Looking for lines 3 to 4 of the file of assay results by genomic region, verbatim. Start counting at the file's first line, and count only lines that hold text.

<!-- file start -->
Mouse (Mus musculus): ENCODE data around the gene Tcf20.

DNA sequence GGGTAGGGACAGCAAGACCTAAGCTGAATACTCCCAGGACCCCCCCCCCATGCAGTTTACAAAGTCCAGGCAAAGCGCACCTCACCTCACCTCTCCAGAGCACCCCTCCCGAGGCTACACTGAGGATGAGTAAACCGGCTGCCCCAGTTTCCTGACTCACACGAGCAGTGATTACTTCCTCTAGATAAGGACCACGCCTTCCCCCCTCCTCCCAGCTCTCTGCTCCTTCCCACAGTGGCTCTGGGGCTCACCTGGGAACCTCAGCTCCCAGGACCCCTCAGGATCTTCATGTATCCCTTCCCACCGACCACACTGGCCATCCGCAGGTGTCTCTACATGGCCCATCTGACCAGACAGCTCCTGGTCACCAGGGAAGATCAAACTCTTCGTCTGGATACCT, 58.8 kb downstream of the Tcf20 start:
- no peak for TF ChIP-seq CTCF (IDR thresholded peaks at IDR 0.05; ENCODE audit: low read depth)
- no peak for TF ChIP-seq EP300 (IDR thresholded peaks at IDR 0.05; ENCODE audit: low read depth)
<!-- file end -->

- no peak for TF ChIP-seq CTCF (IDR thresholded peaks at IDR 0.05; ENCODE audit: low read depth)
- no peak for TF ChIP-seq EP300 (IDR thresholded peaks at IDR 0.05; ENCODE audit: low read depth)